Professionally I've been solidly Microsoft: first Visual Basic and TSQL, then ASP VBScript and Javascript, and now C#. I've had a play with Java, Ruby, F# and even read The Little Schemer, but I wouldn't say I'm much past 'Hello World' with any of them.

What was your first professional programming gig?

After being obsessed with programming in my early teens, I abandoned it for the electric guitar. Yes, I was seduced by Rock. I spent the next few years playing in several no-hope bands and backpacking around the world. I was only after doing a degree in Development Studies and working as an English teacher in Japan for two years that I rediscovered computers and found that I still got a huge kick out of programming. I went back to college and did an IT masters degree and then got my first professional programming gig with a small company called SD Partners. It was a great 'in the deep end' experience and I got to write several VB/SQL Server client-server systems in the two years that I was with them.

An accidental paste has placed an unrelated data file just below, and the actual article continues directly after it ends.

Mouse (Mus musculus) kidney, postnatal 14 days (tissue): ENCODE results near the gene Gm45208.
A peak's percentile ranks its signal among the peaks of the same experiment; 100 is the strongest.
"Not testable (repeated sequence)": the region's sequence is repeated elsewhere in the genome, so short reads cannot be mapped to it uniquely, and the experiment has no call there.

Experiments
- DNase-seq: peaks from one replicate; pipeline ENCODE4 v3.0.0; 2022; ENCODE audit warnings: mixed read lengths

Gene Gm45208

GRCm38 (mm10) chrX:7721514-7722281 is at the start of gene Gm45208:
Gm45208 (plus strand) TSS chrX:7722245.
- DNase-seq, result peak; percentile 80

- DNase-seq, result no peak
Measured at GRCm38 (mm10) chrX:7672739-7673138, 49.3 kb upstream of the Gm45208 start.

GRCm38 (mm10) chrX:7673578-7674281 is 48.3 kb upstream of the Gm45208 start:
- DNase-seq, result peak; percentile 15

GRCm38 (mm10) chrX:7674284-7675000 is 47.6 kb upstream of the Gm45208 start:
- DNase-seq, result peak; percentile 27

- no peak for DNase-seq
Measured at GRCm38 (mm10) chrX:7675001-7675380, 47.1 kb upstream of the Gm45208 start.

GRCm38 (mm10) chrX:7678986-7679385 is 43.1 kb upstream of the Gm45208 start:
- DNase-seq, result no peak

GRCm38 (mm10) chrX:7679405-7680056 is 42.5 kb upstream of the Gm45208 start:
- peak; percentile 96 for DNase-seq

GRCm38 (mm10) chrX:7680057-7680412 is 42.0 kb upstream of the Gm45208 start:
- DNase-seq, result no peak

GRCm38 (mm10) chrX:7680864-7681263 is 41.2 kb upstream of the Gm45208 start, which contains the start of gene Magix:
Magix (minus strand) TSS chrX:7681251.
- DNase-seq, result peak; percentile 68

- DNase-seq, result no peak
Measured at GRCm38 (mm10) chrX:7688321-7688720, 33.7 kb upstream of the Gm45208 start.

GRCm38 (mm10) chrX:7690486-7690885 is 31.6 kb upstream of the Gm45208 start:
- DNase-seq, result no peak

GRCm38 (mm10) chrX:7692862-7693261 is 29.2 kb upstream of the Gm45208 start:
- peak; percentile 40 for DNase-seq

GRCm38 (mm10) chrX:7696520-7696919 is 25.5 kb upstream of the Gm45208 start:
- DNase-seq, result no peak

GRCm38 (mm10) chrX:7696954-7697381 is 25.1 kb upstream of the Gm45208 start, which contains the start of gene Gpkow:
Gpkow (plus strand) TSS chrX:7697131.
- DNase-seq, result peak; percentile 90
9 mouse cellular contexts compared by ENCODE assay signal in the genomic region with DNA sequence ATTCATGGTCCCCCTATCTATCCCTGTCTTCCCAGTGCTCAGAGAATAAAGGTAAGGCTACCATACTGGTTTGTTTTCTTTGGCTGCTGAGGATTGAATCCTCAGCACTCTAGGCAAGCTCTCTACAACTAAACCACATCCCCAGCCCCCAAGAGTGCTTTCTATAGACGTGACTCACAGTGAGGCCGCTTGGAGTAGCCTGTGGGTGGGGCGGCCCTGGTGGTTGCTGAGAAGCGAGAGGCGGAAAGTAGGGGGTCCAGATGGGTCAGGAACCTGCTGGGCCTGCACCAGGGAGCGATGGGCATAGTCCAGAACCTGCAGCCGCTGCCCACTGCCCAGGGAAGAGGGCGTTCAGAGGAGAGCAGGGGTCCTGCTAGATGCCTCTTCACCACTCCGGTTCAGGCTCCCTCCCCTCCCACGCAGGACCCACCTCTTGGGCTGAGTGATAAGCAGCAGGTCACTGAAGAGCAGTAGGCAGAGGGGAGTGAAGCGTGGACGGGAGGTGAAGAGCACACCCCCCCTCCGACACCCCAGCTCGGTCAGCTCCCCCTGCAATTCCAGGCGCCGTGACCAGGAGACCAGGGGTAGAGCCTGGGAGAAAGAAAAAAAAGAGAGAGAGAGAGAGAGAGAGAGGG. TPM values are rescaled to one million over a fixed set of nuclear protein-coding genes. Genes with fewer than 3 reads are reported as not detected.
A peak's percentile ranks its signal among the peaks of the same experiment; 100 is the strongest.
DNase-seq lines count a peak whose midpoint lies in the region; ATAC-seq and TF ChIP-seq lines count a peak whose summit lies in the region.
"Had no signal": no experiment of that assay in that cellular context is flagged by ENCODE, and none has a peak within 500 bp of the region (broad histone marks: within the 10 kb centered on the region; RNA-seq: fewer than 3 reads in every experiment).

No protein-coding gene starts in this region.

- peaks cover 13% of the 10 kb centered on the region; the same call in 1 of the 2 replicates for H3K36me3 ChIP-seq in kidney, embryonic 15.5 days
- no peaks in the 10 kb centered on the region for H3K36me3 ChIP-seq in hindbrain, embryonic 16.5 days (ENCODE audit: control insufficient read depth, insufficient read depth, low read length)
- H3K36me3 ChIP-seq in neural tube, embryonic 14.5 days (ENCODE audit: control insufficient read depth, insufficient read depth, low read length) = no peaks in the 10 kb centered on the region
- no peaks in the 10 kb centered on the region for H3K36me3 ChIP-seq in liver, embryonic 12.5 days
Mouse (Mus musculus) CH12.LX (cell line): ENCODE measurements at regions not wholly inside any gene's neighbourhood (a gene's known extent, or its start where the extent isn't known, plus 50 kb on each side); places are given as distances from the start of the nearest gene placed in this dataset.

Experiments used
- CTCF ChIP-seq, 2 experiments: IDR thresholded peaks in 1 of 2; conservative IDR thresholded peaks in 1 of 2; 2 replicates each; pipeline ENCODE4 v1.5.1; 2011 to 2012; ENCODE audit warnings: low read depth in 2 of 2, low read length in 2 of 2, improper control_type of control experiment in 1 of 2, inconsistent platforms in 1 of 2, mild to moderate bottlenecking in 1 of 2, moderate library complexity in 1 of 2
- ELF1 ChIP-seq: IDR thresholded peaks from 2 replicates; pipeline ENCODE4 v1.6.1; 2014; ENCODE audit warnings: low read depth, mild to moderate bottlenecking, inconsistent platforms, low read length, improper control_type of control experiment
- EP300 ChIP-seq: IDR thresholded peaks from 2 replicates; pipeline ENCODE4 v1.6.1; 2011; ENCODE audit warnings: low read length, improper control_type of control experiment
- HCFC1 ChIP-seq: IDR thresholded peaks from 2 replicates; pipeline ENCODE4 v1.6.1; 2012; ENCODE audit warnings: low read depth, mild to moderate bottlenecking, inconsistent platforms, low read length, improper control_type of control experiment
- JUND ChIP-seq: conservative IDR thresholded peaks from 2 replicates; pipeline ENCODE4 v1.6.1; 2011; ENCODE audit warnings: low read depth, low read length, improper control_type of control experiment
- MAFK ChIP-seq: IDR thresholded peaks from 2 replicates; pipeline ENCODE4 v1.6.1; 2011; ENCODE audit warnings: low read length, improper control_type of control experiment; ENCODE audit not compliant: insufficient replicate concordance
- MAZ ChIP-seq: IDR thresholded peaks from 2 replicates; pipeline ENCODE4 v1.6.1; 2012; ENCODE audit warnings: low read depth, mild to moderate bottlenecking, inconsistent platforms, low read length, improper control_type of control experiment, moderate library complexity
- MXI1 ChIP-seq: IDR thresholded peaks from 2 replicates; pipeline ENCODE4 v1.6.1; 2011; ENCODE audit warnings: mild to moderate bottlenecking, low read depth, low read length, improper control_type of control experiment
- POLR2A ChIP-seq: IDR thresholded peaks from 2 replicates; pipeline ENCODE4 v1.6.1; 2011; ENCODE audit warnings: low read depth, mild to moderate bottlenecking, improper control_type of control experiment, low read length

If you knew then what you know now, would you have started programming?

Oh yes, without a doubt. In fact I wouldn't have stopped for ten years.

If there is one thing you learned along the way that you would tell new developers, what would it be?

There's an art to programming that goes beyond the tools. I didn't really discover this until five years into my professional programming career when I read Agile Software Development by Bob Martin. That book changed my life and it didn't mention a single Microsoft tool that I was currently using. Languages, Frameworks and APIs come and go, but patterns and principles of good software engineering stay around for a lot longer. Concentrate on those.